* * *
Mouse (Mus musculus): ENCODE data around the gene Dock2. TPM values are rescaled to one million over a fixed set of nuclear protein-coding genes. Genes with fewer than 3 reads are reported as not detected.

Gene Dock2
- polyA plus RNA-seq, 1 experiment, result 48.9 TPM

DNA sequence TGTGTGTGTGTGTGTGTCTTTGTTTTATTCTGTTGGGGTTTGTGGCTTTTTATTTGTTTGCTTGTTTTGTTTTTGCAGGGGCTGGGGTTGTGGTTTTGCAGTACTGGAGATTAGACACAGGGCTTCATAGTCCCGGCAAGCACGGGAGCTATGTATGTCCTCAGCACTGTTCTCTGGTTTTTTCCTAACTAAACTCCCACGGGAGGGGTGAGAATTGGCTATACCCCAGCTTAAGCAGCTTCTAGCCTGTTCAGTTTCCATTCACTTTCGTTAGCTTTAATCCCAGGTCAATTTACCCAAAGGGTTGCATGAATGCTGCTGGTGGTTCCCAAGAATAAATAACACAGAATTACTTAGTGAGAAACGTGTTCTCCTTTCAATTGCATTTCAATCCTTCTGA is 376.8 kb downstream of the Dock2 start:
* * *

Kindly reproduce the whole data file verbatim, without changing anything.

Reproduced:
Mouse (Mus musculus): ENCODE data around the gene Dock2. TPM values are rescaled to one million over a fixed set of nuclear protein-coding genes. Genes with fewer than 3 reads are reported as not detected.

Gene Dock2
- polyA plus RNA-seq, 1 experiment, result 48.9 TPM

DNA sequence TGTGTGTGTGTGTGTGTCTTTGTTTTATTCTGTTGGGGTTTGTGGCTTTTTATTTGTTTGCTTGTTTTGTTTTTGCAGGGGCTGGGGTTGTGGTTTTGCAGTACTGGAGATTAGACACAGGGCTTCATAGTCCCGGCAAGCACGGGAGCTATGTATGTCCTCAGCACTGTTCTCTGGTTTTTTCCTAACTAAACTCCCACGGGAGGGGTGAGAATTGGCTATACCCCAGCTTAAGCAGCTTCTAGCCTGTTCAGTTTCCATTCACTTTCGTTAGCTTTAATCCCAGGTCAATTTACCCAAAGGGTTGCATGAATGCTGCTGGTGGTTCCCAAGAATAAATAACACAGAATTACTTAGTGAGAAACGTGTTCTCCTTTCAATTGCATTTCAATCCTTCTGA is 376.8 kb downstream of the Dock2 start: